“[Marbleseed] has always been a very large presence” in Midwest sustainable farming, says Rama Hoffpauir, who co-runs Turnip Rock Farm & Cosmic Wheel Creamery in Clear Lake, Wis., and is a mentor in Marbleseed’s program. Marbleseed “offer[s] a lot of good services for those of us farming [sustainably] and looking for information—especially for farmers first starting out.”

Marbleseed recently partnered with the Wisconsin Natural Resources Conservation Service and has received funding to work with farmers to expand conservation practices and access more financial resources.

Building a diverse network of farmers

Marbleseed’s Farmer Advancement Program, which includes resources from partnerships with Renewing the Countryside, The Land Connection and Wisconsin Farmers Union, supports both new and experienced organic farmers, with an emphasis on supporting historically underserved communities.

The program gets federal funding, Stern says, “from the Beginning Farmer and Rancher Development Program, which is specific to the USDA and calls for socially disadvantaged farmers—Black and Indigenous farmers, and people of color, under-resourced farmers, veteran farmers and beginning farmers—that have always been a core group of the farming community.”

The Farmer Advancement Program trains Farmer Advocates to help with land access, business management, and overcoming barriers to funding and organic certification. “That program has been wildly successful, and we had more folks applying for the program than we had funding available,” Stern says. “We’ve been doing private foundation asks to be able to offer more of those mini-grants.”

Marbleseed is in the process of implementing a mental health peer support program to help farmers deal with the stress of farming, including the closure of small dairy farms, fluctuating crop prices and pandemic uncertainties. Other programs include In Her Boots, a collaboration for women-identified farmers, and the Grower Groups, farmer-led gatherings to discuss challenges and share knowledge.

In addition, through a partnership with the Wisconsin Local Food Purchase Assistance Program, Marbleseed helps procure food directly from local farmers for distribution to underserved communities. “We’re able to get farmers … some pre-season funding so they can produce the food that’s needed,” Stern says.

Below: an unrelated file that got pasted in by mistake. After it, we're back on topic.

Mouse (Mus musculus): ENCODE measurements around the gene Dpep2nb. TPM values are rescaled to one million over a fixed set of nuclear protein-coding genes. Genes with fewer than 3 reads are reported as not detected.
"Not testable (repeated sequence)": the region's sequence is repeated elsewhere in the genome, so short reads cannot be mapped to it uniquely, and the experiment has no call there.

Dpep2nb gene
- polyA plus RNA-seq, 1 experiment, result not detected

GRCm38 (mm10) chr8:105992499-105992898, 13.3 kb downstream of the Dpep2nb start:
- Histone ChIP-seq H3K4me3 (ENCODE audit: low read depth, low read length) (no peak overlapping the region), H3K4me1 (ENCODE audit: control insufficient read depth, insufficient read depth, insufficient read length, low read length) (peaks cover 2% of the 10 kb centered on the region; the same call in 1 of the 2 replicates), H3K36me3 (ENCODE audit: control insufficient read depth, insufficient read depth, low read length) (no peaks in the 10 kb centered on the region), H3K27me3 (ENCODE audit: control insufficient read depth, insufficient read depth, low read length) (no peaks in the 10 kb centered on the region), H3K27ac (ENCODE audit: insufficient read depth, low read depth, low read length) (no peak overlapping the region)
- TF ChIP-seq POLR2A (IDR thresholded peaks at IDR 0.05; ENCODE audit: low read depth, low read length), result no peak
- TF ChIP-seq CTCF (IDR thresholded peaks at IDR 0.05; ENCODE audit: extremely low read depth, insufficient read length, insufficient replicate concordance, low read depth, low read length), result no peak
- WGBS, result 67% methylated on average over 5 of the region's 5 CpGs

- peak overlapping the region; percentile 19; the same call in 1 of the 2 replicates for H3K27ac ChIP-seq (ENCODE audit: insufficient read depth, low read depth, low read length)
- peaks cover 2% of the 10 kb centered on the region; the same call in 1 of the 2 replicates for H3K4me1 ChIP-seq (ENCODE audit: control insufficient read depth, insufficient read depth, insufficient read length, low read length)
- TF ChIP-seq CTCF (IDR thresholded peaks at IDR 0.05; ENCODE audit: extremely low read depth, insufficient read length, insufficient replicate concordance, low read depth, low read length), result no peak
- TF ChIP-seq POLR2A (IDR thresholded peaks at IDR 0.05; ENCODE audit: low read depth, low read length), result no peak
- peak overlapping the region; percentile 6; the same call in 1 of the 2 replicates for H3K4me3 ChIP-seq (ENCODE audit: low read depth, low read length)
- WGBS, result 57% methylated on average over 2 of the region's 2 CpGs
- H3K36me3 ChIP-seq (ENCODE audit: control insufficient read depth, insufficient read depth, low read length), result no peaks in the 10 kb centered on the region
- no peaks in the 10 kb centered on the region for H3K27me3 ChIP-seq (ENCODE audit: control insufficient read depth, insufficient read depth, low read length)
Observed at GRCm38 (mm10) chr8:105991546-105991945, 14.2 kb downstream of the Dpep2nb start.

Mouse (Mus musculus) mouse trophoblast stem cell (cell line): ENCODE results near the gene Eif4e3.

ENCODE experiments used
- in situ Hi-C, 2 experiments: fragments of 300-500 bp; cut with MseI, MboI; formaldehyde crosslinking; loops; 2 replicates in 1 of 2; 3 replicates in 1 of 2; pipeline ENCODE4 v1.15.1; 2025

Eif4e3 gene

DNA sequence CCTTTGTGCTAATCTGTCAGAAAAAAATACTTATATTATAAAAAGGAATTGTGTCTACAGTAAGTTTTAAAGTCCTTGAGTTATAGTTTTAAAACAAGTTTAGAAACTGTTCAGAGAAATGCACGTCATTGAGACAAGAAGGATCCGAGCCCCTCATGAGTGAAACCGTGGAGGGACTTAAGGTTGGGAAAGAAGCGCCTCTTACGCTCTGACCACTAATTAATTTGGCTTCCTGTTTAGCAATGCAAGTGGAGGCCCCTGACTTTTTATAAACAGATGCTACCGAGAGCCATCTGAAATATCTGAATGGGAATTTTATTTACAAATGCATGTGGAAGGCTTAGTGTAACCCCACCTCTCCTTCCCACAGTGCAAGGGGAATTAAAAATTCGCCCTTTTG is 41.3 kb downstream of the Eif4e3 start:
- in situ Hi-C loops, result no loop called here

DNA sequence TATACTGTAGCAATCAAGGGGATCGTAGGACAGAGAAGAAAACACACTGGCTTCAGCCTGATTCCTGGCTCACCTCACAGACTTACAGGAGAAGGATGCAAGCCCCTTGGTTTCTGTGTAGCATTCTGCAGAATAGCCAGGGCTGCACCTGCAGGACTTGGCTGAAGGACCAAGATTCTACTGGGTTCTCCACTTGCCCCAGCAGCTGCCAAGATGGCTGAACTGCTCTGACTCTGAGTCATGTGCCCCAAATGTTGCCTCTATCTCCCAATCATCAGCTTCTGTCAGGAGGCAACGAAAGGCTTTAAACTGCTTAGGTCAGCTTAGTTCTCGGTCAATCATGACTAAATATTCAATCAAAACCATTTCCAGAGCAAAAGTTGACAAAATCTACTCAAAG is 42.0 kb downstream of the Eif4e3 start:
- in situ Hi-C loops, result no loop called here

A signature organic farming conference

A freezing snowstorm couldn’t keep 1,800 people away from Marbleseed’s 34th Annual Organic Farming Conference that took place this February 23-25 in La Crosse, Wis. “You could feel the energy,” Stern says.

The conference included workshops and roundtables, a full exhibit hall, and informational staff and board meetings. Farmers discussed everything from the upcoming 2023 Farm Bill Renewal, the power of cooperatives and the future of organics to land access and farmer mental health and wellness. The exhibit hall was bustling, and focus groups discussed details of organic production. Most aspects of the conference were recorded so Marbleseed members who couldn’t participate in all of the talks and workshops can still access the information.

On February 23, attendees of Marbleseed’s Organic Farming Conference look on as a speaker presents. (Justine Bursoni)

Margaret Mittelstadt is the director of community relations for the Milwaukee-based Outpost Natural Foods (ONF) cooperative, which has partnered on and off with Marbleseed for the past 15 years and last year awarded Marbleseed a $4,590 grant.

Through the conference, Mittelstadt says, ONF “learn[s] about what’s happening in the organic world,” and can connect with potential produce vendors. “Marbleseed has been an extremely valuable organization to work with.”

Marbleseed board president Dela Ends and her husband, Tony, run Scotch Hill Farm and Innisfree Farm Stay in Brodhead, Wis.

“The first time we went to a MOSES Conference was in the mid-90s at Sinsinawa Mound. We were young community-supported agriculture (CSA) growers with little kids doing something way outside the box at that time,” says Ends. “It was so inspiring to gather with like minds and envision a healthier food system.”

Sheila Julson

Sheila Julson is a Milwaukee-based freelance writer covering food and beverage topics, rural and urban farms, green living and general interest features.